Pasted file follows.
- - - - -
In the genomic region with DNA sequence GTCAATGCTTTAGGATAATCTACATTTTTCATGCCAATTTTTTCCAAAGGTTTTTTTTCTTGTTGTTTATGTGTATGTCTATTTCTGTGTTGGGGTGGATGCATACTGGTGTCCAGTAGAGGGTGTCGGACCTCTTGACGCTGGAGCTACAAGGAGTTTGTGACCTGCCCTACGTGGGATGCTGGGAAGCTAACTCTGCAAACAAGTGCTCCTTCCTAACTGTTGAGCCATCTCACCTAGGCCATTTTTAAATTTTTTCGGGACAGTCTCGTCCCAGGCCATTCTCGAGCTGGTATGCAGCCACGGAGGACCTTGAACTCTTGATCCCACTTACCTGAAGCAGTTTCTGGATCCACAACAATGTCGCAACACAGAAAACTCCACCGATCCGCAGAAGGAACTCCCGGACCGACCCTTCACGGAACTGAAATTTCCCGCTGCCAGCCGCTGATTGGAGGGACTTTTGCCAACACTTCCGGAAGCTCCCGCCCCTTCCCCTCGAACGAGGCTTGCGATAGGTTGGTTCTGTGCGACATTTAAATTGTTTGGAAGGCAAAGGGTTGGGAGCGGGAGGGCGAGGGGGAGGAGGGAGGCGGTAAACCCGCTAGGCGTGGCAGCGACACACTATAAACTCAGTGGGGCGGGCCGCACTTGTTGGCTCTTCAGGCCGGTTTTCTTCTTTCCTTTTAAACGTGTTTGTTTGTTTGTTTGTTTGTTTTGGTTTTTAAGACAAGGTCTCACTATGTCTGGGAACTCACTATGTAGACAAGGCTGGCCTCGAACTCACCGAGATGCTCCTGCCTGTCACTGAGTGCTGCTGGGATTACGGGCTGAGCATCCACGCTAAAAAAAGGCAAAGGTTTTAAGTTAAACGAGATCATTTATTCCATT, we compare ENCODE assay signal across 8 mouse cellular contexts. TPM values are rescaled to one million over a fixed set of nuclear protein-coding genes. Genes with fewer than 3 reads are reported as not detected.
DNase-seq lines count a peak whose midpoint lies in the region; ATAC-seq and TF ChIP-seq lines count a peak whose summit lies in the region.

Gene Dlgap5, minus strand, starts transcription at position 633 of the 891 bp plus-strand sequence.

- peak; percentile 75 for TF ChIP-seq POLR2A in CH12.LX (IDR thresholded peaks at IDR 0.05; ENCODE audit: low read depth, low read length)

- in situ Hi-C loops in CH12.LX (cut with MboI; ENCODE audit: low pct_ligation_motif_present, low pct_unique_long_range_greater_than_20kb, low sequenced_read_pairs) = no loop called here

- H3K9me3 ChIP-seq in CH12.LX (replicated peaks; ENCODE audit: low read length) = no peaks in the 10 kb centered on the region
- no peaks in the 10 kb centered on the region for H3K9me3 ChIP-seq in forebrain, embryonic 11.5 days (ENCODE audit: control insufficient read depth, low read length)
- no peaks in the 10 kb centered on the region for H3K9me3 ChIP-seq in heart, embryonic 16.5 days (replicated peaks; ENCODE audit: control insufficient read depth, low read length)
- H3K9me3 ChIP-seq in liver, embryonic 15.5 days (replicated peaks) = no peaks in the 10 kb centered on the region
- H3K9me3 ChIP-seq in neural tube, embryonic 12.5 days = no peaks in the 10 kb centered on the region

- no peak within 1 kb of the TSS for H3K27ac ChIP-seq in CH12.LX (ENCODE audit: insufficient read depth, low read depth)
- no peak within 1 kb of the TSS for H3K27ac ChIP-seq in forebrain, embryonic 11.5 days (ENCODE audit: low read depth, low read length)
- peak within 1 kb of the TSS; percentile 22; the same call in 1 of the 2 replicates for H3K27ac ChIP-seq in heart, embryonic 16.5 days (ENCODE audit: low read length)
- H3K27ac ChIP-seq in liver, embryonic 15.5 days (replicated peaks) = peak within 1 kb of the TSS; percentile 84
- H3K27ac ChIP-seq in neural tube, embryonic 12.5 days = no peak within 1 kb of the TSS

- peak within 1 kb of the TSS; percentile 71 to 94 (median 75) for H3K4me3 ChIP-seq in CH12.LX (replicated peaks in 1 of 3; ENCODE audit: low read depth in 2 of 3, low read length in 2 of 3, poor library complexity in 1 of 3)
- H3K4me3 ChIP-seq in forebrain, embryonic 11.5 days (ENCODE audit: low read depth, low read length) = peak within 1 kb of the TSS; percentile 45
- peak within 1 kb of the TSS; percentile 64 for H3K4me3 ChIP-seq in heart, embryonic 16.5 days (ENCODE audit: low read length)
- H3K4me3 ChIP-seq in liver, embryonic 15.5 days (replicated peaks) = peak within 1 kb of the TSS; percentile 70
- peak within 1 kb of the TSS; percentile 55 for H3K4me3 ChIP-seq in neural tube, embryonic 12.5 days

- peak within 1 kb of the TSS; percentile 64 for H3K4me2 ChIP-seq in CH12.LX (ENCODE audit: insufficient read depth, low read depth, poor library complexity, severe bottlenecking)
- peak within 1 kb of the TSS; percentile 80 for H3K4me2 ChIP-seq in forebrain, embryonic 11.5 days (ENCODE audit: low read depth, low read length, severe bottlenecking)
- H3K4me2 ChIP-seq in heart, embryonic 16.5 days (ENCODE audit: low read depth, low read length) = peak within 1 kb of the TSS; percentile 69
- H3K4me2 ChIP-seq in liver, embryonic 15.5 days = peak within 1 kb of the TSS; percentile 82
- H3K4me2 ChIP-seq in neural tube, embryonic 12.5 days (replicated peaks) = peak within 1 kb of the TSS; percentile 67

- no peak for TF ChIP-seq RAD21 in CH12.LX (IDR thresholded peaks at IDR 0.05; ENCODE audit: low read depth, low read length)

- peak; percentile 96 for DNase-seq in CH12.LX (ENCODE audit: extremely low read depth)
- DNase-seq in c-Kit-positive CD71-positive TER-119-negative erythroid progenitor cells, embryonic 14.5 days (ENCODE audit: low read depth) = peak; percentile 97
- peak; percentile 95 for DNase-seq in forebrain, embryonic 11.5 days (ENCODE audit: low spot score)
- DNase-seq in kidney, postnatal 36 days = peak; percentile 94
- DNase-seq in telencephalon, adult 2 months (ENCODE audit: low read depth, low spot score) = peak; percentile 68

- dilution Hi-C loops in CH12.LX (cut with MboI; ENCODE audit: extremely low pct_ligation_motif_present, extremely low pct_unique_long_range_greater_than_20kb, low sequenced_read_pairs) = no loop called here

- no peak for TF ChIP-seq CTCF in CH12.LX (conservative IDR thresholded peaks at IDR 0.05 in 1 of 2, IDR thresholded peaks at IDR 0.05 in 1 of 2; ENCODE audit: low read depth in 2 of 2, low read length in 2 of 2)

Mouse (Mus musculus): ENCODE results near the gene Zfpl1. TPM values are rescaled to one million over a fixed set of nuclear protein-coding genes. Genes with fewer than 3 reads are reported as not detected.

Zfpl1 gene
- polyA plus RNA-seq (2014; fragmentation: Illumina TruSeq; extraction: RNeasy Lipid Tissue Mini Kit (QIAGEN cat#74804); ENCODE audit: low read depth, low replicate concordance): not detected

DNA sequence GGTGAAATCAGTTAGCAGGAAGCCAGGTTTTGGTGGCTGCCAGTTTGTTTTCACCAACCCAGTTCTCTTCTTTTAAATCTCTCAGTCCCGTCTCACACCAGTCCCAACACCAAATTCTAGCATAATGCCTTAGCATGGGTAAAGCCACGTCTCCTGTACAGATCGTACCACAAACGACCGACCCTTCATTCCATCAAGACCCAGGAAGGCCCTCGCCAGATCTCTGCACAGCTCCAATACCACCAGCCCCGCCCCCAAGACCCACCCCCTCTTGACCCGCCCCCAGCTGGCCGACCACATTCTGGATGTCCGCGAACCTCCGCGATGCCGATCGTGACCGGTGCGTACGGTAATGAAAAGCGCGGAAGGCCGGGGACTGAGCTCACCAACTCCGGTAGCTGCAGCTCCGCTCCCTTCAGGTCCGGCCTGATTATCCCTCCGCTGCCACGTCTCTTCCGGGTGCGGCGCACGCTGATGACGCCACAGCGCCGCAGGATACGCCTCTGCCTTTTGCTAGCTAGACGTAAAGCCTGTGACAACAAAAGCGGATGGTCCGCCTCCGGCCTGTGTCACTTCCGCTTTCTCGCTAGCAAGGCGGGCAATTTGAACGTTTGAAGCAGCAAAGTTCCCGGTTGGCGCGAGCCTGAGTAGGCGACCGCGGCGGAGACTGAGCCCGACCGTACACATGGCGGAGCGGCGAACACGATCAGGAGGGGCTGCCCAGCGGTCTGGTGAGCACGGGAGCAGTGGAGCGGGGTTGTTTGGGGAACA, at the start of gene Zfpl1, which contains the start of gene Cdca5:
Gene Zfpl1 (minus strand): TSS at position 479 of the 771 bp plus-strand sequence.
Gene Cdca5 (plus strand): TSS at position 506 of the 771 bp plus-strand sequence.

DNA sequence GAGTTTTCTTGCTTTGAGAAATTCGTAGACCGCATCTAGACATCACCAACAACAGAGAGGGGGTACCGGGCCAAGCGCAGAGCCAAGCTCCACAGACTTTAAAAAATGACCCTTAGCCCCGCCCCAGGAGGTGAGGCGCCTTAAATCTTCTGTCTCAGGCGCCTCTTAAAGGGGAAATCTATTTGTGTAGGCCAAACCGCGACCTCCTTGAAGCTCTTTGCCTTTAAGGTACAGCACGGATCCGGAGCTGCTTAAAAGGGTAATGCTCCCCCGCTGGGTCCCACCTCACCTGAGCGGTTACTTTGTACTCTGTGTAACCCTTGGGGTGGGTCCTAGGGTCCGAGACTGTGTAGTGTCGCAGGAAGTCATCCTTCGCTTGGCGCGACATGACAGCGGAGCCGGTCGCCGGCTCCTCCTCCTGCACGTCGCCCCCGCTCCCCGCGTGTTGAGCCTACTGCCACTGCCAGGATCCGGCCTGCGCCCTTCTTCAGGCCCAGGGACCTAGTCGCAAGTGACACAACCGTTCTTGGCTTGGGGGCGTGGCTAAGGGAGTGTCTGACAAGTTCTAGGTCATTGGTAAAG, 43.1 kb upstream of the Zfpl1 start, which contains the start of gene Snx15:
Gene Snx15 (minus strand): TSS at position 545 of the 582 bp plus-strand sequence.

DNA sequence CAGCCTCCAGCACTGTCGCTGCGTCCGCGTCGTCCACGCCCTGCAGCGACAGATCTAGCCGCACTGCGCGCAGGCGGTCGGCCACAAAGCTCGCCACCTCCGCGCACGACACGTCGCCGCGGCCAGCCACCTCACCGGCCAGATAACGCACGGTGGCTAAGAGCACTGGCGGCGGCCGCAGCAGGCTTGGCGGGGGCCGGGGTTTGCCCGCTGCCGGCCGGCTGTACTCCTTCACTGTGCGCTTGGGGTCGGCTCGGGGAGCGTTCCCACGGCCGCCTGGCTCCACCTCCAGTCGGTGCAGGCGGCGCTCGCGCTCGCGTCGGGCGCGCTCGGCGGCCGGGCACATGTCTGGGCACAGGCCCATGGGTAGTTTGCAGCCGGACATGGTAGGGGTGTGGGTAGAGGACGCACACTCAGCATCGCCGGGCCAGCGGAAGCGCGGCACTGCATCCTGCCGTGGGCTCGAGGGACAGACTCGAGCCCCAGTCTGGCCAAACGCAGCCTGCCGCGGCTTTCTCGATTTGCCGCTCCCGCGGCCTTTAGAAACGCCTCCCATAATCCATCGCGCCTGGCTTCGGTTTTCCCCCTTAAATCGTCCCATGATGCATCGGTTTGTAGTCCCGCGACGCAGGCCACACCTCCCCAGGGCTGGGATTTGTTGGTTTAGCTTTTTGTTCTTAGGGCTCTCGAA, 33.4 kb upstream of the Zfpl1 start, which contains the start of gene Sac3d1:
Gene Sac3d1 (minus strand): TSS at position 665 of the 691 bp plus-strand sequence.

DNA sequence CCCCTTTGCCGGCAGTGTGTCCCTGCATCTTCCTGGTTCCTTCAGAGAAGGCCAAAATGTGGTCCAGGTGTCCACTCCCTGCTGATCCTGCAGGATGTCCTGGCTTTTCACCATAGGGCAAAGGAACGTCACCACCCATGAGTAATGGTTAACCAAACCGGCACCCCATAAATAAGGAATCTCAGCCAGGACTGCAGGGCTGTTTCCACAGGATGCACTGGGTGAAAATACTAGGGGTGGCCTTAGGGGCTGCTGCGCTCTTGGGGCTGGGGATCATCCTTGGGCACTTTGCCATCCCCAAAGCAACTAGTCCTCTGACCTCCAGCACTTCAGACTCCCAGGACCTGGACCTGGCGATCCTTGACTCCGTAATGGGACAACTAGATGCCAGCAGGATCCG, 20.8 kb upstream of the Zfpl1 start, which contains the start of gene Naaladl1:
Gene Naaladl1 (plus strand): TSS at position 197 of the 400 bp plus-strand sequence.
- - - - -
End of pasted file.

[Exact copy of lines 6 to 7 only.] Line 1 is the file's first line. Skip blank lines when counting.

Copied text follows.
- H3K9me3 ChIP-seq in CH12.LX (replicated peaks; ENCODE audit: low read length) = no peaks in the 10 kb centered on the region
- no peaks in the 10 kb centered on the region for H3K9me3 ChIP-seq in forebrain, embryonic 11.5 days (ENCODE audit: control insufficient read depth, low read length)